The Unbearable Lightness of AWP

Earlier this month, the Association of Writers and Publishers hosted its annual conference in Tampa, Florida.

For over 15,000 attendees, the AWP Conference & Bookfair is the literary event in America: four straight days of books, book deals, interacting with editors from Big 5 publishing houses and tiny literary magazines alike, networking, lectures, readings, and parties. For the Vermont College of Fine Arts, it was the ideal place to launch Everyday Chimeras, the latest issue of Hunger Mountain. For the students of VCFA who could attend, it was a too-brief respite from the endless winter. And for student Cammie Finch, it was an eye-opening festival of wonder—a place where everyone could geek out over writing and reading.

In a post on her personal blog, Cammie extols the joys of being surrounded by literary geeks, reflects on how AWP impacted her own goals, and shows off some cool swag. She writes:

I loved AWP. Really. Really really loved it. It’s hard to fully imagine the conference without experiencing it. But let me try my best. It’s 15,000 writers and teachers and students and editors and publishers and logophiles and bibliophiles, all geeking out over writing and reading. It’s getting the nerve to go up to the Paris Review or Guernica or [insert prestigious journal here], shake hands with the editor, and have confidence in your own work. It’s about breathing in the same room with the poets and writers you read online or follow on Twitter or whose likeness you’ve taped to the walls of your bedroom. It’s about finding a community of people who understand why you do what you do. It’s about supporting yourself and others and literature itself.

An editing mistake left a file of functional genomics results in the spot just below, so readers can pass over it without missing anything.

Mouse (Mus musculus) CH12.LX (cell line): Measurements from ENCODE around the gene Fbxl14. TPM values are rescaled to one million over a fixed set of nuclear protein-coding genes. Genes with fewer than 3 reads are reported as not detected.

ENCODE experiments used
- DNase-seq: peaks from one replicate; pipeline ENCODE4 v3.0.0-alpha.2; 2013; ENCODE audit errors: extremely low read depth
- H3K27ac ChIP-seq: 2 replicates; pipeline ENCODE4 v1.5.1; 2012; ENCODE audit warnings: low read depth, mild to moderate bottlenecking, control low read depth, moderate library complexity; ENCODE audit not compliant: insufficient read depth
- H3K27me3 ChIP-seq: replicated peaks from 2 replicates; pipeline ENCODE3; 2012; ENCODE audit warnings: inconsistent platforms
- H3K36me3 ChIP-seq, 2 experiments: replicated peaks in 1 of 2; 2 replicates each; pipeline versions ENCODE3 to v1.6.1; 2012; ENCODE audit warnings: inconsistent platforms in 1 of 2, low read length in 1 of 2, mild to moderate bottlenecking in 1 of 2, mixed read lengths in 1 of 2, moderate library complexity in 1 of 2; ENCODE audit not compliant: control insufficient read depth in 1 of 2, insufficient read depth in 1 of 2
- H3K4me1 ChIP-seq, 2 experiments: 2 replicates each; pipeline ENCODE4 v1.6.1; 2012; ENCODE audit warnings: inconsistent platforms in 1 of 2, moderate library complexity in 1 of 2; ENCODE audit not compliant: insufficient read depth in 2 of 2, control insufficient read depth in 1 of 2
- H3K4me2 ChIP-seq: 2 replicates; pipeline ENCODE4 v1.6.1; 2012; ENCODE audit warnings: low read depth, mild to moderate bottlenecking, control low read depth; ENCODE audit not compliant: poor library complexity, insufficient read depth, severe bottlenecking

Melissa Febos and Donika Kelly (our Hunger Mountain guest editors) IN REAL LIFE!

Yes, the conference was chaotic and a total sensory overload and exhausting and the food wasn’t great and was very overpriced,  but it was worth it to work at the book fair all day long…

…so I could attend panels and craft lectures on the things that are important to me: “The Next Step: Teaching & Writing at a Literary Center“, “Work Work Balance: When a Day Job Pays More Than the Bills,” “Writing Bad Ass and Nasty Women,”  and “The Real Mother of All Bombs: Reconsidering John Hersey’s Hiroshima.

…so I could see dear writing mentors of mine again (Robert James RussellAllegra HydeAlex McElroyAmelia MartensBritton Shurley, to name a few)

…so I could leave my footprints on the dry Tampa sidewalks.

I’ve decided that I will attend AWP every year from this day forward until I can no longer travel or walk.

To read the full post, and to check out said swag, visit here.